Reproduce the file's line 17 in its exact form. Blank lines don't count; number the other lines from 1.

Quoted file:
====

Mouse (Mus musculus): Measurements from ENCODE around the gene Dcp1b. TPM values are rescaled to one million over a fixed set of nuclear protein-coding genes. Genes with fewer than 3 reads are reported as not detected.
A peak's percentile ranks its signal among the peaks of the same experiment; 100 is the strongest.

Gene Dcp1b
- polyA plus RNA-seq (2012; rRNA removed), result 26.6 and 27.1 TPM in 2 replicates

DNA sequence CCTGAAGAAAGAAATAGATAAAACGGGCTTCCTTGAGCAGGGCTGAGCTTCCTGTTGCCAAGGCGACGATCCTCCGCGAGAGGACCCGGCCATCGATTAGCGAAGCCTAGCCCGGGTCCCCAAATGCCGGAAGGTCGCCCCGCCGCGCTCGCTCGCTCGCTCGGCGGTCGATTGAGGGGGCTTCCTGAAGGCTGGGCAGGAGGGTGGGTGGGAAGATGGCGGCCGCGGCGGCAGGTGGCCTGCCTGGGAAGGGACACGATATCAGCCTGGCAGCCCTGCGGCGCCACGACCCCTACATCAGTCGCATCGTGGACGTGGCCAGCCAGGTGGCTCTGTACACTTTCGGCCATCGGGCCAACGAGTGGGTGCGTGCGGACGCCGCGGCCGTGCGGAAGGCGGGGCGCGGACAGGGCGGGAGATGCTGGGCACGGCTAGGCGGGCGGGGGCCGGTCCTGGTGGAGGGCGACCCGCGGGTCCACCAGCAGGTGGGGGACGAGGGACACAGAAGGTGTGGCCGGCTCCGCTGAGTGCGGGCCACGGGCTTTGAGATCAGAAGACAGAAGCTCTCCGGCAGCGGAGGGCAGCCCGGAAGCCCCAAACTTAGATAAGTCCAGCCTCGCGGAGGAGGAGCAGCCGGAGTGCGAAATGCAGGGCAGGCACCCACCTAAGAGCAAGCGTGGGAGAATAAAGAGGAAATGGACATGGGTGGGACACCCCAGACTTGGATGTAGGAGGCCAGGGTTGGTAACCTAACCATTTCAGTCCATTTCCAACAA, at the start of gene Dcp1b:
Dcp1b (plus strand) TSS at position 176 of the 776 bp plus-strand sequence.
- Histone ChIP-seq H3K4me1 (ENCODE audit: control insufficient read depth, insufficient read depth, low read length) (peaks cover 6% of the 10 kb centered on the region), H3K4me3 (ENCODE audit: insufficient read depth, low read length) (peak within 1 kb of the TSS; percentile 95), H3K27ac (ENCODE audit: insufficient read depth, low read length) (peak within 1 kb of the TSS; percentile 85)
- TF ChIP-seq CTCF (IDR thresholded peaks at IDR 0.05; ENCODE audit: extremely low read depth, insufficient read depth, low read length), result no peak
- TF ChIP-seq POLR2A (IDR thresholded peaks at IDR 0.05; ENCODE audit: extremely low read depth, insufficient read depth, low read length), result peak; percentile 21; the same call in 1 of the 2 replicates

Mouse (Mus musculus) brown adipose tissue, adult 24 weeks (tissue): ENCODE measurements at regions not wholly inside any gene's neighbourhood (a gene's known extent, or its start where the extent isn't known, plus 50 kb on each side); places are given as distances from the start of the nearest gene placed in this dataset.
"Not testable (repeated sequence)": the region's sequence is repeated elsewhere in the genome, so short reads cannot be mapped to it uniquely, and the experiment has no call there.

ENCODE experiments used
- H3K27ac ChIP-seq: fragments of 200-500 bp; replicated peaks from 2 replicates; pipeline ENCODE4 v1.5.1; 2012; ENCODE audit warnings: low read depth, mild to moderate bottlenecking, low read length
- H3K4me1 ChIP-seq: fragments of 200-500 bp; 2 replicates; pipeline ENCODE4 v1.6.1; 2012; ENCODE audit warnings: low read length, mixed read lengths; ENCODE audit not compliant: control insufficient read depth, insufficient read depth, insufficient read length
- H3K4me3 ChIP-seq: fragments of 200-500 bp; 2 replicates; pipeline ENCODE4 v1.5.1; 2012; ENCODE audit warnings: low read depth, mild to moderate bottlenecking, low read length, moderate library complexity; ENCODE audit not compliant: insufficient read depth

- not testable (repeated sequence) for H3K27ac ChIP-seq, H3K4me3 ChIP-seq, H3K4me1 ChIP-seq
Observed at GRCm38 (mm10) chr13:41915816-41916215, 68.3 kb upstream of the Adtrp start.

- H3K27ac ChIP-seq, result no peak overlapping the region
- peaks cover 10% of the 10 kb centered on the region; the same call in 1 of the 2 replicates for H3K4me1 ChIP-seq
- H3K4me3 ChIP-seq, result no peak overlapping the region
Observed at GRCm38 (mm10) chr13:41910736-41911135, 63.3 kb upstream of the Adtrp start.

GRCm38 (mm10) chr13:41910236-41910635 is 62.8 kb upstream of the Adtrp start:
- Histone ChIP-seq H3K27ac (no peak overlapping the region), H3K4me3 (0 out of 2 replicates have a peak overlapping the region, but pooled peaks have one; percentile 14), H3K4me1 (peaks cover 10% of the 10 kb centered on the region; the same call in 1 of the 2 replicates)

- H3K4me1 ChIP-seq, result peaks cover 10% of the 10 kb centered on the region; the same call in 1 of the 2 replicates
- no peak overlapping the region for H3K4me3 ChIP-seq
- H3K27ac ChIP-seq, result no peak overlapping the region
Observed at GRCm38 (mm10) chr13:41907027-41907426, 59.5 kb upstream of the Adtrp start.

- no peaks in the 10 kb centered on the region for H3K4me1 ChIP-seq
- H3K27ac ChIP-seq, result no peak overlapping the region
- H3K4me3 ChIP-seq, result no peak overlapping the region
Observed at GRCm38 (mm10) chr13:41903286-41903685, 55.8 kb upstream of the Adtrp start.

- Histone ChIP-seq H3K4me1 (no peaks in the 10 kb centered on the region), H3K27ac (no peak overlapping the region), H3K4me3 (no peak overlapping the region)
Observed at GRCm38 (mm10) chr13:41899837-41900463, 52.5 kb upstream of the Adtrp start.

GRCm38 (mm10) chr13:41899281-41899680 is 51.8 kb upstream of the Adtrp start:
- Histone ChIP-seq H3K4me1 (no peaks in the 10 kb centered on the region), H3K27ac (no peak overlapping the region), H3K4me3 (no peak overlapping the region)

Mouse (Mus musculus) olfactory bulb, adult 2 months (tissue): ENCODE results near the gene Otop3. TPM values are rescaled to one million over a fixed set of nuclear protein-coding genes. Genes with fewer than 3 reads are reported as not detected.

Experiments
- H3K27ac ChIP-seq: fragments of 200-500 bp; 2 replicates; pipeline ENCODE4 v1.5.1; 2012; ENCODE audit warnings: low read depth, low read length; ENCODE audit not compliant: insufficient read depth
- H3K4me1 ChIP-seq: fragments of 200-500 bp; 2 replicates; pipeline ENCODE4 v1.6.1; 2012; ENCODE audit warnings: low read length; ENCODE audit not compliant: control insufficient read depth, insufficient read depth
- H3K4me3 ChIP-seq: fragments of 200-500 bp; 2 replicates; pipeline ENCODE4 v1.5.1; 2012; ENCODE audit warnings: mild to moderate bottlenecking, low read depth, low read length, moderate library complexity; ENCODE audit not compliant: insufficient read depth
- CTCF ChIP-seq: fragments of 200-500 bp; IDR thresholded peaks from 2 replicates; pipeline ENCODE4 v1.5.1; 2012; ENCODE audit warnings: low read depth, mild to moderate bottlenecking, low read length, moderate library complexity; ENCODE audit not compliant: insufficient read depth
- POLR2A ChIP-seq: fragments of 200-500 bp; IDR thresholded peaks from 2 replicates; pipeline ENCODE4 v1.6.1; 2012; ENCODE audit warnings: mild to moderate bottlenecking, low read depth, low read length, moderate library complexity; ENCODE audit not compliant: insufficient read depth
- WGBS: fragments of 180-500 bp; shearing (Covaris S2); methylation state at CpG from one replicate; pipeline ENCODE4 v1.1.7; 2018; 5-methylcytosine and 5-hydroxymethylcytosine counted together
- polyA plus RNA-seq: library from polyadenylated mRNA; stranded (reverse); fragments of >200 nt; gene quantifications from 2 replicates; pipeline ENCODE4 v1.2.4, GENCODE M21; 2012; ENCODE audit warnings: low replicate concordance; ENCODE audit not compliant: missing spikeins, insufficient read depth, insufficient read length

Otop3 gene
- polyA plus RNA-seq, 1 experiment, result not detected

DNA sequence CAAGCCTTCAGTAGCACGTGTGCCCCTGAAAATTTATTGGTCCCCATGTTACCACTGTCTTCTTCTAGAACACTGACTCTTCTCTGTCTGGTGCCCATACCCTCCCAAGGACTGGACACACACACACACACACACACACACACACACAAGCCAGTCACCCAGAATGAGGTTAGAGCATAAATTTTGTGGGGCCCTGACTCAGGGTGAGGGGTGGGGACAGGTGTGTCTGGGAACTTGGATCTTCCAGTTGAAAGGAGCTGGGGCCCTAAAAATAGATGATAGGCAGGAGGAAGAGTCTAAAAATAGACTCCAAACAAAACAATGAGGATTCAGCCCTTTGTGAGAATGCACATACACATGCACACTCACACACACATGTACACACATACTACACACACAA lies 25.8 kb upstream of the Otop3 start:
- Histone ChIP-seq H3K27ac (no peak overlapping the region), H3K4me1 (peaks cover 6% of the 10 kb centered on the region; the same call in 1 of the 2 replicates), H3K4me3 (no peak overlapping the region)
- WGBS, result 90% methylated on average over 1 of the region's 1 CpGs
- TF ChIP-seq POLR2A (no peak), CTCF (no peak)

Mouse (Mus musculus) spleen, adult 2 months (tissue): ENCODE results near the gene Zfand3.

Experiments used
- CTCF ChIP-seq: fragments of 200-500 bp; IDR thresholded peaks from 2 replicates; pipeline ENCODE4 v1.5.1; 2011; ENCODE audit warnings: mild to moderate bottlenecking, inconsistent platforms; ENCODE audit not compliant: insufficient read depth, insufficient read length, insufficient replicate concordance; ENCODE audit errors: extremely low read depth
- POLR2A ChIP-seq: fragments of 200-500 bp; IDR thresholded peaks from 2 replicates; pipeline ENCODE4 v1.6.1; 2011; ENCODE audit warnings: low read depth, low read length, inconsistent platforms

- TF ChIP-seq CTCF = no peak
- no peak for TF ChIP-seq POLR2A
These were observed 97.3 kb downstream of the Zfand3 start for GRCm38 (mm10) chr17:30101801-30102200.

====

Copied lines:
Observed at GRCm38 (mm10) chr13:41915816-41916215, 68.3 kb upstream of the Adtrp start.